Re how you work with the space now you know the restrictions on extending, I’ve been thinking that maybe there are some more creative solutions for you?! Given you’re going to be renovating and having building work done you may as well make sure it’s giving you plenty back for the investment, so have you thought about….

    Extending on an angle?….ie is that red line on your plan exactly where the pipe is? If so you could extend out slightly into the garden and have your glass wall on a slant following the line of the pipe, opening up the room and taking away the top of the L part that’s really narrow and unusable space.

    The other idea – and it’s quite a radical one is to think more open plan – can you open up the entire kitchen area to the rest of the house and have the kitchen space totally open plan? retaining your dining and living rooms as separate rooms but giving you a really wide and bright open plan space for a kitchen diner with open stairs, this would give you a huge amount of space to work with and that end L bit could be closed off as a separate utility room.

    See these for examples of open stairways within a kitchen….

  10. I’m no help with layout as we knocked through and still did a rubbish job of a practical layout with ours! Leave enough room to walk through carrying things is my top tip. But I love the pale grey in the second image. It’s beautiful.

  11. Hi,

    This is Ray from DIY Kitchens, I’m glad you liked the style the kitchen tool and I must apologies for the developer ‘s sense of humour by adding the squirrel:-) If you have any suggestions on how we can improve the tool to make it even more useful for people to visualise their kitchen then please let us know.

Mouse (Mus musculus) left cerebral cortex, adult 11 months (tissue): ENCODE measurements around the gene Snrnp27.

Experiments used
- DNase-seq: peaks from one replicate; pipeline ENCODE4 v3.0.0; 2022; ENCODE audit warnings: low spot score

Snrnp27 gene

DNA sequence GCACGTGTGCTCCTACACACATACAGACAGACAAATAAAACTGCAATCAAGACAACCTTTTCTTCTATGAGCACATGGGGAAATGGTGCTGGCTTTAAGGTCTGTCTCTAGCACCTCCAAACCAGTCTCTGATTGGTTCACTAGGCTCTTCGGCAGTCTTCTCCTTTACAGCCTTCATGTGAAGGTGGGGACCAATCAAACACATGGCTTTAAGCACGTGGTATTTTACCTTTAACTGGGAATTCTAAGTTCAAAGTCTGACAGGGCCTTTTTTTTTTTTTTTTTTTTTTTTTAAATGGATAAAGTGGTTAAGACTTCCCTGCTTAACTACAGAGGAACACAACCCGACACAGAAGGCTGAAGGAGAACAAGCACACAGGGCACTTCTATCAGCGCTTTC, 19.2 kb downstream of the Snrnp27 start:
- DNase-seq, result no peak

If you want to see one of our kitchens being fitted, without having to travel to our showroom then tune into ITV1 tomorrow (14/11/13) at 2:00pm to see Peter Andre fit it with his team! I’ve seen the pictures already and the kitchen is well funky!

    Rebecca when you are ready to order your kitchen and you order it from us (DIY Kitchens) then email me, I’ll make sure you get a discount on your kitchen units, if we have no offer on the site at the time:-)

  12. Hi Rebecca I used to work for B&Q and every year they have a MASSIVE showrooms sale just after Christmas (sorry if I sound like I am stating the obvious) I would do all my research now and then once I knew what I wanted put my order through then as I am positive lots of other similar places operate in the same way xx